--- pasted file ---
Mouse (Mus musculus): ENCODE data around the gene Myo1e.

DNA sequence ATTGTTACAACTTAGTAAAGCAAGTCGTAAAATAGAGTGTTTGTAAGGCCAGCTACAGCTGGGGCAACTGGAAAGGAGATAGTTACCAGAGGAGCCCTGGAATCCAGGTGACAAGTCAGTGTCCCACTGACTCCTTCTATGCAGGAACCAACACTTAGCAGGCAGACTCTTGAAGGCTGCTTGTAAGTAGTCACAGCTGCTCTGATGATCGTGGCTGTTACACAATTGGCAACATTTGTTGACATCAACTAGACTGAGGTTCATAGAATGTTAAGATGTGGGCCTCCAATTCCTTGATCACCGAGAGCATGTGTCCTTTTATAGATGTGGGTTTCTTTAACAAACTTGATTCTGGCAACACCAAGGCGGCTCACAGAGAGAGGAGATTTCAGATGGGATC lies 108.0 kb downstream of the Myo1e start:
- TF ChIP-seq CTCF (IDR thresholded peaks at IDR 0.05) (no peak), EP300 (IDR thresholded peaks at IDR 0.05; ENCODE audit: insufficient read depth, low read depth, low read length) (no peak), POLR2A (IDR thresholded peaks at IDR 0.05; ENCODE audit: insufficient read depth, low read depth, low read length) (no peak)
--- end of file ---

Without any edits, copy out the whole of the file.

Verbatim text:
Mouse (Mus musculus): ENCODE data around the gene Myo1e.

DNA sequence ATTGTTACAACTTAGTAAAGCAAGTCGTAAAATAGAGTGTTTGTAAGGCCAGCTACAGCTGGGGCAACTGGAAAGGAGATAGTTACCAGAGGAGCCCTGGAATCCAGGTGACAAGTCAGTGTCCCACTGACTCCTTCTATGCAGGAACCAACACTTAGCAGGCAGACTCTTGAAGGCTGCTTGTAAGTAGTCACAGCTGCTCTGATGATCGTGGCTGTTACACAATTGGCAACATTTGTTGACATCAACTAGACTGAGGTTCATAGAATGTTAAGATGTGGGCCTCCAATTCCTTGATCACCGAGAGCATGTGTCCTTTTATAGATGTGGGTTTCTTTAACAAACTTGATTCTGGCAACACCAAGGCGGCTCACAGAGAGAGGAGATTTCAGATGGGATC lies 108.0 kb downstream of the Myo1e start:
- TF ChIP-seq CTCF (IDR thresholded peaks at IDR 0.05) (no peak), EP300 (IDR thresholded peaks at IDR 0.05; ENCODE audit: insufficient read depth, low read depth, low read length) (no peak), POLR2A (IDR thresholded peaks at IDR 0.05; ENCODE audit: insufficient read depth, low read depth, low read length) (no peak)